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U.S. DUI News

THE TIDE HAS SHIFTED AGAIN…..

The Supreme Court recently decided a case Missouri v. McNeely, 567 U.S. ____ (2012) holding that police officers cannot normally conduct blood-alcohol tests without a warrant. After being stopped by a police officer for speeding and crossing the centerline the officer noticed several signs that McNeely was intoxicated, including McNeely’s bloodshot eyes, his slurred speech, and the smell of alcohol on his breath. McNeely admitted to the officer that he had consumed “a couple of beers” at a bar, and ... Read More »

Binge Drinking among Women: A Serious Health Problem

According to a CDC report from January 2013, binge drinking has become a serious and under-recognized women’s health problem.  Binge drinking for women is defined as consuming four or more alcoholic beverages on an occasion.  According to this report, such women generally consume around six drinks per binge.  U.S. dietary guidelines define women drinking in moderation as consuming no more than one drink per day. The health problems associated with binge drinking among women include an increased risk of breast ... Read More »

Learning DUI Science

When defending a person charged with DUI, one of the most important questions is whether or not they submitted to a breath, blood, or urine test.  Because the truth of the matter is that it is sometimes difficult to win when there is, for example, a blood test showing a BAC of .13%.  But as law enforcement agencies strive to make DUI detection more scientific, the pitfalls become more evident; and there are plenty of them. Generally speaking, the scientific ... Read More »

Can the Alco-Sensor be Used Against You in Virginia?

If you are pulled over and the officer suspects drunk driving, you will be offered a preliminary breath test – sometimes called an Alco-Sensor.  I have watched many videos where officers tell my clients that the results of the Alco-Sensor “cannot be used in court” and “cannot hurt them.”  But is this true? It is true that the preliminary breath test cannot be used against them to prove DWI or “baby DWI” (under 21 with a blood alcohol level of ... Read More »

PA License Suspensions for Refusing a Chemical Test

As a Pennsylvania licensee, you have already agreed to take a chemical test if ever arrested for driving under the influence.  Because you have already agreed to take a chemical test, whether it is blood, breath or urine, you are subject to enhanced penalties if you refuse.  In looking at it in its most basic terms, a refusal results in your case splitting into two parts: civil and criminal. On the civil side, PennDOT will suspend your license for 12 ... Read More »

The National Transportation Safety Board (NTSB) Takes Action on DUI Cases

As noted by James Nesci, another contributor to this blog (See his post of May 14, 2013), in May 2013, the National Transportation Safety Board (“NTSB”) met to consider reducing the legal blood alcohol limit to drive.  As reported by USA Today, CNN, and many other news organizations, the principal NTSB recommendation focused on reducing the per se legal blood-alcohol content limit while driving from .08% to .05%. How many drinks does a person need to consume in order to ... Read More »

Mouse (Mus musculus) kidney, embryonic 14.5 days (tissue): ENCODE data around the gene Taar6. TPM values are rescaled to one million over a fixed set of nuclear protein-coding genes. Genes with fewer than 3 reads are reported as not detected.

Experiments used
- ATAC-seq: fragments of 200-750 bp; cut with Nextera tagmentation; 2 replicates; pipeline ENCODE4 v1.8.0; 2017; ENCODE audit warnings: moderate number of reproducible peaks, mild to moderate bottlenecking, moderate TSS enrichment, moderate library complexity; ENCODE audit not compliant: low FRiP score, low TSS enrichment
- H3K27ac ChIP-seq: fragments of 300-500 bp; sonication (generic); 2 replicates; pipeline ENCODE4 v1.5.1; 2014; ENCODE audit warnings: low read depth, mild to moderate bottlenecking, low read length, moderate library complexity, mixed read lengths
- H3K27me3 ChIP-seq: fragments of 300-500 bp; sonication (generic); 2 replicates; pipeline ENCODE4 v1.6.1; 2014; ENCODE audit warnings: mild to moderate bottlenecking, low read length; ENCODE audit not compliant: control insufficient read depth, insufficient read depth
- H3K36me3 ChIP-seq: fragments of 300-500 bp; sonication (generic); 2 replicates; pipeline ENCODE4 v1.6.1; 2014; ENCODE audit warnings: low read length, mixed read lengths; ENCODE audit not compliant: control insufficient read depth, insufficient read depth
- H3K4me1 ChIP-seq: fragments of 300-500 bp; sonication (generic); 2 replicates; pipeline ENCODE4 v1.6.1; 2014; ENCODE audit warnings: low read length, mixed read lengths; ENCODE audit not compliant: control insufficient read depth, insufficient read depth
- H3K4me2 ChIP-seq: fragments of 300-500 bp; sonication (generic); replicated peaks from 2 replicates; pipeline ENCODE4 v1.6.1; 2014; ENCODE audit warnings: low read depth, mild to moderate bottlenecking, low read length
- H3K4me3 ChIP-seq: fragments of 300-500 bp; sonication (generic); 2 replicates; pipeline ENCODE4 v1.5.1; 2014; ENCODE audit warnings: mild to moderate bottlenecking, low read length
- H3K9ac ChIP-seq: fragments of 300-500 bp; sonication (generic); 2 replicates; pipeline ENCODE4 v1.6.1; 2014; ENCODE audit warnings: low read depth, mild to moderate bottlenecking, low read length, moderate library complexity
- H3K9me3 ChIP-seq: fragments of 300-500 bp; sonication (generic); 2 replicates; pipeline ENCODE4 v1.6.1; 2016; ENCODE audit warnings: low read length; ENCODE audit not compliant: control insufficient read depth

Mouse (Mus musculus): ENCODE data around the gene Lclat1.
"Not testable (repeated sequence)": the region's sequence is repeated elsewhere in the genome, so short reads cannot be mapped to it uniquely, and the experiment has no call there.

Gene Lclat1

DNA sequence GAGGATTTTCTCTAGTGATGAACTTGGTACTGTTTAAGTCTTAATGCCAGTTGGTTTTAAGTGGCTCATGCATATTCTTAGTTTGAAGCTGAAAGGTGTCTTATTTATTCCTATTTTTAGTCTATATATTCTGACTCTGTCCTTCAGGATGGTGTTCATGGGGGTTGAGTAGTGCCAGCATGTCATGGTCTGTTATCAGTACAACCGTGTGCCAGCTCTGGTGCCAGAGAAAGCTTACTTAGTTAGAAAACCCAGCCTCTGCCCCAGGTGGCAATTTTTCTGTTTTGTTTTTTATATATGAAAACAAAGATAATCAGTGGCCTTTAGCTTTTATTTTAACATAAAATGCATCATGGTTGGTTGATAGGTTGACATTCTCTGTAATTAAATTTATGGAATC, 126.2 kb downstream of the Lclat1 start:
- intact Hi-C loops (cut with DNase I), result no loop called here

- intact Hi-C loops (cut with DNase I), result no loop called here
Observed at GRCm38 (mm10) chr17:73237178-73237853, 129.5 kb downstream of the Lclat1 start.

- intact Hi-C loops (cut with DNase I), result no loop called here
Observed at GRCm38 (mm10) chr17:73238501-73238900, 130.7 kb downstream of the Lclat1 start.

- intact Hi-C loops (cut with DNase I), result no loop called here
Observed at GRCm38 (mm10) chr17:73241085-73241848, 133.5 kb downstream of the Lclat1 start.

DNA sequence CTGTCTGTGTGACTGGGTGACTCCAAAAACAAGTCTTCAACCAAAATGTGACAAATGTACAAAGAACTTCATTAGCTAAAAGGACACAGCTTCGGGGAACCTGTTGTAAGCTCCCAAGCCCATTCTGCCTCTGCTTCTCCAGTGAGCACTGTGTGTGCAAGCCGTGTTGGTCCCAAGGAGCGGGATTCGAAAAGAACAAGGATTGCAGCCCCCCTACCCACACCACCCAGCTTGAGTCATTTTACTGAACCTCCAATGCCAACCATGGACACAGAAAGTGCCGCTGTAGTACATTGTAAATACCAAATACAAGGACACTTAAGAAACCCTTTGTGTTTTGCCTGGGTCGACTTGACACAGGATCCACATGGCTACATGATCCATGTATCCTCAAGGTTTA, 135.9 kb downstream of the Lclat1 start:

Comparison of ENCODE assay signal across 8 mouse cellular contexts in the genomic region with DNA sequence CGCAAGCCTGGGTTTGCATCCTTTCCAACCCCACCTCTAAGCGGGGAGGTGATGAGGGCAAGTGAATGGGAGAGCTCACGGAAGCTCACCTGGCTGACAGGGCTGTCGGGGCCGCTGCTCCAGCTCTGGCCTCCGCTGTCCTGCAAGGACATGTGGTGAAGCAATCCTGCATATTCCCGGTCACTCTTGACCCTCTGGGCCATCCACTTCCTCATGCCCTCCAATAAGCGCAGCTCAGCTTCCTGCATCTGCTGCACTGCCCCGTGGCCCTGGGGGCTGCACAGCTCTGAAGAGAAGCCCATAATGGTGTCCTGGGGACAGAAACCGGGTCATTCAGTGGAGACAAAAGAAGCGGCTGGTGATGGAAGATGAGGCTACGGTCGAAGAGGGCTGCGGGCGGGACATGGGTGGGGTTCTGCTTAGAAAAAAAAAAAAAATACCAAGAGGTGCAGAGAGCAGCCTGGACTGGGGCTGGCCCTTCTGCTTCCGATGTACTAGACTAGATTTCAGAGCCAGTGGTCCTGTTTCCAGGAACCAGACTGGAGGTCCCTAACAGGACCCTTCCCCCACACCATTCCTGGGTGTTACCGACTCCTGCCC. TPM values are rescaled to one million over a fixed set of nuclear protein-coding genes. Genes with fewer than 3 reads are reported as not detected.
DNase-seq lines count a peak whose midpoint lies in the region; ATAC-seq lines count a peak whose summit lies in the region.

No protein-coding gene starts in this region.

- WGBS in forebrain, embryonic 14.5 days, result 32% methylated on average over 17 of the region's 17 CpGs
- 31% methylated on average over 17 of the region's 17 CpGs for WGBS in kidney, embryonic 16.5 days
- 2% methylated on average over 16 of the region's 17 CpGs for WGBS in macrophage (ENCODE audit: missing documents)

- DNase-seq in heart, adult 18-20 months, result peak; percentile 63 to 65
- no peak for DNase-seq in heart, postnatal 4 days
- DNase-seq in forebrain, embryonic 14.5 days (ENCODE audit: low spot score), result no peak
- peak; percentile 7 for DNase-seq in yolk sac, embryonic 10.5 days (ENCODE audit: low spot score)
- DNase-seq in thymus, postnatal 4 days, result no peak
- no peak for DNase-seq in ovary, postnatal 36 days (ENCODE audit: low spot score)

No Warrant, No Blood

The United States Supreme Court held in Missouri v. McNeely that forcing an unwilling suspect to have their blood drawn without first securing a warrant is a violation of their Fourth Amendment rights. The Supreme Court concluded that the exigency exception to the warrant requirement did not apply in routine DUI cases because the simple fact that blood alcohol levels dissipate over time did not constitute an emergency. In drunk-driving investigations, officers must typically take the suspect to a medical ... Read More »

Burden of Proof in a criminal case

With all of the recent national media attention to the jury verdict in the George Zimmerman case, I, and The Wagner Law Firm, thought it prudent to remind, or in some cases teach, our DUINewsBlog.org readership what the actual burden of proof is in a criminal case in a United States courtroom, what it means and the burden therein our government bares in proving their case. The burden of proof the government bares in a criminal case is called, “proof beyond a reasonable doubt.” This burden ... Read More »

Did You Say Too Much To The Officer, Or Not Enough?

For years, criminal defense attorneys have cautioned people about the perils of talking to the police when they are suspected of violating the law.  It was sound advice, but now that admonition must be refined in light of a recent decision from the United States Supreme Court. The case is called Salinas v. Texas and it was issued earlier this year.  Berkemer v. McCarty is a much older case, and it essentially held that a motorist’s roadside statements are admissible at trial. Salinas goes further, ... Read More »

How Much is Too Much?

In order to prevent over-serving at bars, many states have adopted what is known as the Dram Shop Act. The Dram Shop Act allows victims and the families of victims to sue the bar or establishment that served alcohol to a drunken individual that subsequently injured someone in a drunken driving accident. These alcohol infractions are regulated by the Department of Revenue who will strip bars and bartenders of their licenses if found to be repeatedly over-serving. Georgia is one ... Read More »